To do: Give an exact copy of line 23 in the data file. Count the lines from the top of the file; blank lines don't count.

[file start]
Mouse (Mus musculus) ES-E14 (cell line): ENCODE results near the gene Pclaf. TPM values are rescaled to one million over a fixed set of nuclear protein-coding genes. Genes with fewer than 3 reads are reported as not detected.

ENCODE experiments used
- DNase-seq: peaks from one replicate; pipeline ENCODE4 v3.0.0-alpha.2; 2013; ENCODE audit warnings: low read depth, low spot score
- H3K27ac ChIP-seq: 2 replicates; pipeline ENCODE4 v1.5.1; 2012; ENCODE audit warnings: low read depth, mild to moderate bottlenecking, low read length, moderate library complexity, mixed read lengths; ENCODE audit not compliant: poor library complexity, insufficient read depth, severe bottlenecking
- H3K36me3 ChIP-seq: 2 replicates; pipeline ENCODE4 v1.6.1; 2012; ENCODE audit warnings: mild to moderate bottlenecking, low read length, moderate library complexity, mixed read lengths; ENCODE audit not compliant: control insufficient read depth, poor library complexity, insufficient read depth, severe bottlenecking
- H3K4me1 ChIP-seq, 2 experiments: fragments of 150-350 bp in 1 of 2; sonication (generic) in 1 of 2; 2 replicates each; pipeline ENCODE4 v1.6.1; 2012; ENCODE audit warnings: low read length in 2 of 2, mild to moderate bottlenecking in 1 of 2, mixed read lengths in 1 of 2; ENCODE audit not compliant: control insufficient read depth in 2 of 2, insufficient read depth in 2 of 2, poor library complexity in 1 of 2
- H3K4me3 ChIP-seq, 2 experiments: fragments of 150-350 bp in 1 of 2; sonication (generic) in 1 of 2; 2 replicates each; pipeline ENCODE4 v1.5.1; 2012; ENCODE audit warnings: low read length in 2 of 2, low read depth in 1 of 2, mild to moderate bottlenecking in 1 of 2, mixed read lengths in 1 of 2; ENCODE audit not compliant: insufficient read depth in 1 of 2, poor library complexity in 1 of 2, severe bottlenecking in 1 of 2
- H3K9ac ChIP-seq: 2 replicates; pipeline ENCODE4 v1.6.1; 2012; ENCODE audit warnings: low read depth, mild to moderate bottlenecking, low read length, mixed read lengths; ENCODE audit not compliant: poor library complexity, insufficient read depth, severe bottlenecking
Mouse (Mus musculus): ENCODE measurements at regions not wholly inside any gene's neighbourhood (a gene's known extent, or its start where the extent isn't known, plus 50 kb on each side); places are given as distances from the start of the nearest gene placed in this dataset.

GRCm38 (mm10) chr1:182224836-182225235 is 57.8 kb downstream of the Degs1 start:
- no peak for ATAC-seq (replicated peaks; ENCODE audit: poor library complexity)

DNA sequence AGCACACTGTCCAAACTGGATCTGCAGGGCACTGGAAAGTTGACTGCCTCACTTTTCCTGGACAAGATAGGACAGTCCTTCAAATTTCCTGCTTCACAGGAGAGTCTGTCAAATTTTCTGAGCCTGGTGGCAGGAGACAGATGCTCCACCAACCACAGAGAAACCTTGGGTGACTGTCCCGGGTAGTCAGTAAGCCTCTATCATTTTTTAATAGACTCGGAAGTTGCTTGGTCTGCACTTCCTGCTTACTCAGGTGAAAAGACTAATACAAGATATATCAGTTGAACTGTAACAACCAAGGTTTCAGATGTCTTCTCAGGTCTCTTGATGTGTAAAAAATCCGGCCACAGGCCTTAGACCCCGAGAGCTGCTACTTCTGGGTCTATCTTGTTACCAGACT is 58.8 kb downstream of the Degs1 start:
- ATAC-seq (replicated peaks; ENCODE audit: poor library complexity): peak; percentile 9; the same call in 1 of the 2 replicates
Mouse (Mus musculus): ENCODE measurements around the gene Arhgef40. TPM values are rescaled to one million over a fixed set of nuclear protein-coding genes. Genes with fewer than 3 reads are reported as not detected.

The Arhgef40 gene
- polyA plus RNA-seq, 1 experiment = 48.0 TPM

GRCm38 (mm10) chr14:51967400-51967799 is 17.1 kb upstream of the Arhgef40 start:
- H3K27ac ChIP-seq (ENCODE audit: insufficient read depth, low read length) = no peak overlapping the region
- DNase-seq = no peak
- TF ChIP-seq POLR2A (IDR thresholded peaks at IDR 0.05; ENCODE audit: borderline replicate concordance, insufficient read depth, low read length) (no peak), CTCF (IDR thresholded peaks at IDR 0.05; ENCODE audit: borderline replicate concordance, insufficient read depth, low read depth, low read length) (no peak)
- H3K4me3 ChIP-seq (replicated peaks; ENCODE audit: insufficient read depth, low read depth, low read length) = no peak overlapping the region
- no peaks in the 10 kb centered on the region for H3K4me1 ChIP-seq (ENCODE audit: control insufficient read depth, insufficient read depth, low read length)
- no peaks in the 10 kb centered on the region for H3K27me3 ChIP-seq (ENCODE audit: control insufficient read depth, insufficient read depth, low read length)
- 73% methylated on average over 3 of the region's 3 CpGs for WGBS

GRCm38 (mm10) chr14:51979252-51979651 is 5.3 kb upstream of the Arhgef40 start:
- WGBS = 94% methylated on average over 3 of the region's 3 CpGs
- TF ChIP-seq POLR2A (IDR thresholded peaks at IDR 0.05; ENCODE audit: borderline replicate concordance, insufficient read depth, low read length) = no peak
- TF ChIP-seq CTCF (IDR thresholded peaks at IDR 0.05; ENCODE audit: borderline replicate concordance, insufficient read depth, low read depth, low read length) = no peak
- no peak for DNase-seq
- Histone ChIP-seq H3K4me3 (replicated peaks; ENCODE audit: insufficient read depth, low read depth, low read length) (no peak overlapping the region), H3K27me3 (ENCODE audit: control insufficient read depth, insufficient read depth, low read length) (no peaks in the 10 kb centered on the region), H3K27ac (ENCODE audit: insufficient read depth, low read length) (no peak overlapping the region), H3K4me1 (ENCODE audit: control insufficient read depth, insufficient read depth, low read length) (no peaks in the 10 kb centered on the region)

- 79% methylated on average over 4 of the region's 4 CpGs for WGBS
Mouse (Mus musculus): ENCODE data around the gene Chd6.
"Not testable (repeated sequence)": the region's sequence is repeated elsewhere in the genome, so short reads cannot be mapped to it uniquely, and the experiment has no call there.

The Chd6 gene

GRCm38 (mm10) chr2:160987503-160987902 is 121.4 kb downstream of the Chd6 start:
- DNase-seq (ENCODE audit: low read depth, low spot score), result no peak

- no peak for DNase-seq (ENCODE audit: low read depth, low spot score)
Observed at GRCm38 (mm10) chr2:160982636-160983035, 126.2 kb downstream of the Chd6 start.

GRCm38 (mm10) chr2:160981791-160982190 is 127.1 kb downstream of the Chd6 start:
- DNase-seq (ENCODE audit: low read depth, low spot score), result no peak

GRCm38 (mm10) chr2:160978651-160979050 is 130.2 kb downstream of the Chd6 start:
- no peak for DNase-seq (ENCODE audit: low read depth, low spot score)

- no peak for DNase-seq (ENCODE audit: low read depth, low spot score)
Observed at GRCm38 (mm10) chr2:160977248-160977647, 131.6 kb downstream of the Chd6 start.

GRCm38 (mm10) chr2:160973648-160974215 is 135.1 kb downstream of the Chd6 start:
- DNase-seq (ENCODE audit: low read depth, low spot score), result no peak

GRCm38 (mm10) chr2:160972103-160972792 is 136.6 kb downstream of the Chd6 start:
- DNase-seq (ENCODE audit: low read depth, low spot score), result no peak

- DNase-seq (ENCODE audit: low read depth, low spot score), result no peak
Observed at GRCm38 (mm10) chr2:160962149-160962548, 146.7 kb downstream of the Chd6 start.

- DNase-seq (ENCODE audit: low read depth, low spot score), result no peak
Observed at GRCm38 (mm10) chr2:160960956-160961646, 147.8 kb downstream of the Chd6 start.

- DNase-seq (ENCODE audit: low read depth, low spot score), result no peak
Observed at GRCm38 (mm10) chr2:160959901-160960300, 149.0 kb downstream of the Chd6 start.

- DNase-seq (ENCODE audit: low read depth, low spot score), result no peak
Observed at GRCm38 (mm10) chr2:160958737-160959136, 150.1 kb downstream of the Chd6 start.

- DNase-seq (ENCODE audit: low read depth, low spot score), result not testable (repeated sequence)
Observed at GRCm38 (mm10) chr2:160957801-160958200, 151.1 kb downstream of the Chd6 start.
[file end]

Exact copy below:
- no peaks in the 10 kb centered on the region for H3K27me3 ChIP-seq (ENCODE audit: control insufficient read depth, insufficient read depth, low read length)